Apple TV and Siri Remote. Image courtesy of Apple.

Was Apple’s $1 Apple TV Dev Kit a Success?

Apple did something very un-Apple-like for the debut of Apple TV. About 6 weeks before the Apple TV debuted, Apple held a lottery and sent some (many?) iOS developers a genuine 4th edition Apple TV for testing. For just a buck. This allowed developers to use a real TV and a real Siri Remote during development.

Apple TV and Siri Remote. Image courtesy of Apple.

Apple TV and Siri Remote. Image courtesy of Apple.

This may not seem like a big deal, since Apple provides simulators for iPhones, iPads, Apple Watches, and Apple TVs. But it was clear with the launch of the Apple Watch that not having a real device with a new user interaction model was a handicap to many developers.

The initial batch of Apple Watch apps were, well, let’s just say uneven. Now there were some technical reasons for that beyond developers’ control but, still, not having a Watch handicapped many an app.

Was the launch of Apple TV any different?

I was lucky enough to win the lottery on the first try (there were at least 2 batches of Apple TVs sent out). Before the Apple TV arrived less than a week later, I had to use the TV simulator and remote simulator.

Let me pause here to send a big THANK YOU to Tim Cook and everyone in the chain of command who came up with the idea of having this lottery and approving it.

My own experience is that the TV and Siri Remote simulators do a poor job of giving you the feel of what a real TV & remote experience is. To this day, I’m not sure I really “get” how the remote simulator works. I just mash buttons (Option seems to do something) and swipe a lot and hope something happens. It’s not very intuitive and nothing at all like the real thing.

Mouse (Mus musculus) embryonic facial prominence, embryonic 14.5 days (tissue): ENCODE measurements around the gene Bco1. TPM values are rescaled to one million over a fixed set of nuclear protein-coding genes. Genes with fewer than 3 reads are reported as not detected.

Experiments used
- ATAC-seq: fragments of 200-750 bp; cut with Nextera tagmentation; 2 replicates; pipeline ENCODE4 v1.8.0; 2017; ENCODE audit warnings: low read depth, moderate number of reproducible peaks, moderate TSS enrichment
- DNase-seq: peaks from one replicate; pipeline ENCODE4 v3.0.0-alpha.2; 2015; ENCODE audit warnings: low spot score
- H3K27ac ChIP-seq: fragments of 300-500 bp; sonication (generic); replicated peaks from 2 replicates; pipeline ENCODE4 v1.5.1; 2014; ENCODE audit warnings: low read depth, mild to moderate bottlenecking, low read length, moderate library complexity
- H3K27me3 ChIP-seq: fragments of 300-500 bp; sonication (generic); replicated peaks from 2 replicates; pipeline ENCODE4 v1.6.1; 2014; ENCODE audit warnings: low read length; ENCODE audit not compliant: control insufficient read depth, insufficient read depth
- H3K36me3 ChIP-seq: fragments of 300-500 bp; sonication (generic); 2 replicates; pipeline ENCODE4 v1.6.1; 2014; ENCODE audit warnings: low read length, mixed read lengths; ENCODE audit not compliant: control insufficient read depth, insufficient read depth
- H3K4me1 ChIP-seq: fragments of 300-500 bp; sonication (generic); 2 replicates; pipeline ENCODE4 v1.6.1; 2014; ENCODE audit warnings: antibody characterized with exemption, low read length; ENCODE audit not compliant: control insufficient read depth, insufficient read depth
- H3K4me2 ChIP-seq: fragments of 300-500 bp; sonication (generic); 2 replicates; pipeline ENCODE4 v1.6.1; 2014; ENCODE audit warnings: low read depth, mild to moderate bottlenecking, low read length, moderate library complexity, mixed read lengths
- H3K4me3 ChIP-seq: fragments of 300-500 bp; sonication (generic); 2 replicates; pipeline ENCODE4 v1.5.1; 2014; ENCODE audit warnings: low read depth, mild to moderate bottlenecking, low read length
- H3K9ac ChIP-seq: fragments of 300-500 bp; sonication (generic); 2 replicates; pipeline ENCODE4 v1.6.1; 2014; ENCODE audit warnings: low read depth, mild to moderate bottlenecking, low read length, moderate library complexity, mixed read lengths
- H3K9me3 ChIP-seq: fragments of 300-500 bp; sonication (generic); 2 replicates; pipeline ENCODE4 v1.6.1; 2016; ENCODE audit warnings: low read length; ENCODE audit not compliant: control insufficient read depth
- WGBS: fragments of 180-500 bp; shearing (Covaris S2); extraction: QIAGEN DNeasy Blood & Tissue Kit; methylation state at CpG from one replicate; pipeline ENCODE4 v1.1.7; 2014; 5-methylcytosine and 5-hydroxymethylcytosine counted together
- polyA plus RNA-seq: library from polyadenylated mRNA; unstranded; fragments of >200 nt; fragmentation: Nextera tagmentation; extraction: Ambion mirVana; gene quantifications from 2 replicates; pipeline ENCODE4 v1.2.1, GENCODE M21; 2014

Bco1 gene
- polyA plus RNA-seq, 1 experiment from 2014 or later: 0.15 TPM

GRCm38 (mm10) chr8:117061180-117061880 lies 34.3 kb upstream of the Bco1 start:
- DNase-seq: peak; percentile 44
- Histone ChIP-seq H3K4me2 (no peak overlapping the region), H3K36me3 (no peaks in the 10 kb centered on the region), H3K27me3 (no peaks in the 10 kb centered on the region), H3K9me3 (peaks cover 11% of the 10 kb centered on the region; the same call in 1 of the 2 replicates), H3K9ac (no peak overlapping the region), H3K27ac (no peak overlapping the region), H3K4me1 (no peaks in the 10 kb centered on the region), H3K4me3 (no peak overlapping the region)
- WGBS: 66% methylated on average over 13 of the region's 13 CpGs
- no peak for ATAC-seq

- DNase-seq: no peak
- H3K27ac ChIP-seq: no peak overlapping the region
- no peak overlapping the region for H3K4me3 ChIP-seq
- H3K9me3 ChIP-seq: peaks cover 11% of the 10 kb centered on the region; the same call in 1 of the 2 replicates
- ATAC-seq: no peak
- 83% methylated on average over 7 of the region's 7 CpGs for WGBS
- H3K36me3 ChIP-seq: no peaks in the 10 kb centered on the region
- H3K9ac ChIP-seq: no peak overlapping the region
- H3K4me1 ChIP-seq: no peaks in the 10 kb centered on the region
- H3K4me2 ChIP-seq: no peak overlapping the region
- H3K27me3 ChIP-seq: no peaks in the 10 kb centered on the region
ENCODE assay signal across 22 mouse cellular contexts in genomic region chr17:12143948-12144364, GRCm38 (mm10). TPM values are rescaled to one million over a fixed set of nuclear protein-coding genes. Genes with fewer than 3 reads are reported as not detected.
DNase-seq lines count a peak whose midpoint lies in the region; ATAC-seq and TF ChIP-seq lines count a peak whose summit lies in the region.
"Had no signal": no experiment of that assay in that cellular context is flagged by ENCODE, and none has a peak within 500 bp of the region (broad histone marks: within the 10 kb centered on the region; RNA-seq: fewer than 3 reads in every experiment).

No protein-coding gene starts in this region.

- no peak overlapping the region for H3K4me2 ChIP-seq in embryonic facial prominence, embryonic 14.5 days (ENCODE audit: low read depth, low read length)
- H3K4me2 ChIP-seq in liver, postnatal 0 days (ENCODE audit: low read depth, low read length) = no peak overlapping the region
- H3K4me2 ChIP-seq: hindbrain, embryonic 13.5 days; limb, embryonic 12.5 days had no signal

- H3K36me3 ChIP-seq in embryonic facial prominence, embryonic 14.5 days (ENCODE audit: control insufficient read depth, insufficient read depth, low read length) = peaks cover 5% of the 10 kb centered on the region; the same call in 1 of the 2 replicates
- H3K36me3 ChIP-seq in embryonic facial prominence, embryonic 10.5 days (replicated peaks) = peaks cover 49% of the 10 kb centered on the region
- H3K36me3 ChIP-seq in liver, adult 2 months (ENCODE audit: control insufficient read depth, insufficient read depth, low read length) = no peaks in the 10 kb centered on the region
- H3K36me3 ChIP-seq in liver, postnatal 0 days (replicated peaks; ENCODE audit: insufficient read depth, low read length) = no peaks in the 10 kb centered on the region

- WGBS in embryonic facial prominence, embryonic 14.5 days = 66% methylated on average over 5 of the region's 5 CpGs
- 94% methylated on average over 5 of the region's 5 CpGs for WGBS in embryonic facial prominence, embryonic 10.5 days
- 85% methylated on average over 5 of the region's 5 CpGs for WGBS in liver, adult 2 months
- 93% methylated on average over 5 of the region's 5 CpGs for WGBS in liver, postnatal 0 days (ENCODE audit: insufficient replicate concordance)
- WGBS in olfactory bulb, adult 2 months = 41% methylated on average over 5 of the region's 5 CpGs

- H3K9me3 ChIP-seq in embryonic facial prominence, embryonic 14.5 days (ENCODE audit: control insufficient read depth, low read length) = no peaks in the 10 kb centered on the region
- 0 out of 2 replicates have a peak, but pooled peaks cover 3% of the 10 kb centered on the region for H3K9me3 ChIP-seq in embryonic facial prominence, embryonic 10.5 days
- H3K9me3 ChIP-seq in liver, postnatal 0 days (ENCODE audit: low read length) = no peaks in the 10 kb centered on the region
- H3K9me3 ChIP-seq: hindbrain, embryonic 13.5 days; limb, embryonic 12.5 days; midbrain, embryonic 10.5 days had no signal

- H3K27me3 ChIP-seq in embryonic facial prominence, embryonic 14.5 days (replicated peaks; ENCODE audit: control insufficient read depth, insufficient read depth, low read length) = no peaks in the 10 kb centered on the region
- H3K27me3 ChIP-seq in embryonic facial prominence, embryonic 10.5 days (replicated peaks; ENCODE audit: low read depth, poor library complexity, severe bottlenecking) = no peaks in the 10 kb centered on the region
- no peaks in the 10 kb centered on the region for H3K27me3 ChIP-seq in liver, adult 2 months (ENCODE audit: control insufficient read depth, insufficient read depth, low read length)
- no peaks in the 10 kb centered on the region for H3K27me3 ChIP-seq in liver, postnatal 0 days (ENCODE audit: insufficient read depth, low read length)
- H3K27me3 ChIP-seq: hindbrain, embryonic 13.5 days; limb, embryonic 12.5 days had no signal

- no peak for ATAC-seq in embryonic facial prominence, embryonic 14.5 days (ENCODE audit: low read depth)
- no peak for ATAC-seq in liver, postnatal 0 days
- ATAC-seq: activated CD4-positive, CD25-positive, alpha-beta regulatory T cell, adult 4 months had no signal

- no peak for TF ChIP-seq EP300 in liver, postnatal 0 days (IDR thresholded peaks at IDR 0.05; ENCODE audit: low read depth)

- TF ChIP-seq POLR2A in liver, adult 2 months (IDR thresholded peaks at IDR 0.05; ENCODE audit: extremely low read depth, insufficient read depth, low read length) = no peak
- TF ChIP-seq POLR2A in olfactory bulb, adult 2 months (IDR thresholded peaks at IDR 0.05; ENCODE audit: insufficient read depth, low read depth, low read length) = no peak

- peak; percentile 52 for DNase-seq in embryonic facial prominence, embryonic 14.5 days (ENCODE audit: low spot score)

But using the real TV and the real Siri Remote was a pleasure. It really gave me a feel for how a user would use this newfangled device. Sure, it’s similar to the trackpad on a computer, but not quite the same thing. It’s similar to a touchscreen, but not quite the same thing.

So, what about apps on the App Store. There were fewer apps than I expected at the debut, and that’s probably due to a couple things. Maybe getting a TV & remote convinced some companies that their apps just didn’t feel right or otherwise weren’t ready, and that kept them off the store. That’s a good thing for Apple and a good thing for users–and in the long term, a good thing for that company & its app.

Something else to consider is that, while the Apple Watch SDK was released months before the Apple Watch debuted, it was only 6 weeks or so that developers had a tvOS SDK and an Apple TV in hand. Now, there’s a lot of reusability when moving an app from iOS to tvOS, but:

  • Not every app belongs on a TV
  • There are significant differences in the way a user moves around a TV app (focus & touch) versus iOS app (touch)
  • There are a few core features, such as maps and a web view, that many iOS apps depend on, that don’t exist in tvOS

So moving a mature, complex iOS app to tvOS isn’t trivial by any means (although it’s arguably much easier than moving it to another platform such as Windows or Android).

The apps that showed up on the tvOS App Store on day one were generally much higher quality than the average app that worked on the Apple Watch on day one. And even though there weren’t 10,000 apps on the Apple TV on day one, the fact that developers had early access to a real device means that less re-work was needed, and apps should start going from a trickle to a deluge by the end of the year.

So it’s pretty clear that this Apple TV developer lottery was a huge success. The apps that debuted were generally high quality, and we’ll soon see a large influx of quality tvOS apps because UX designers and developers didn’t start down the wrong path at the beginning.

Again, a huge thank-you to Apple for the program, and the fact that anybody could win, not just the largest developers.

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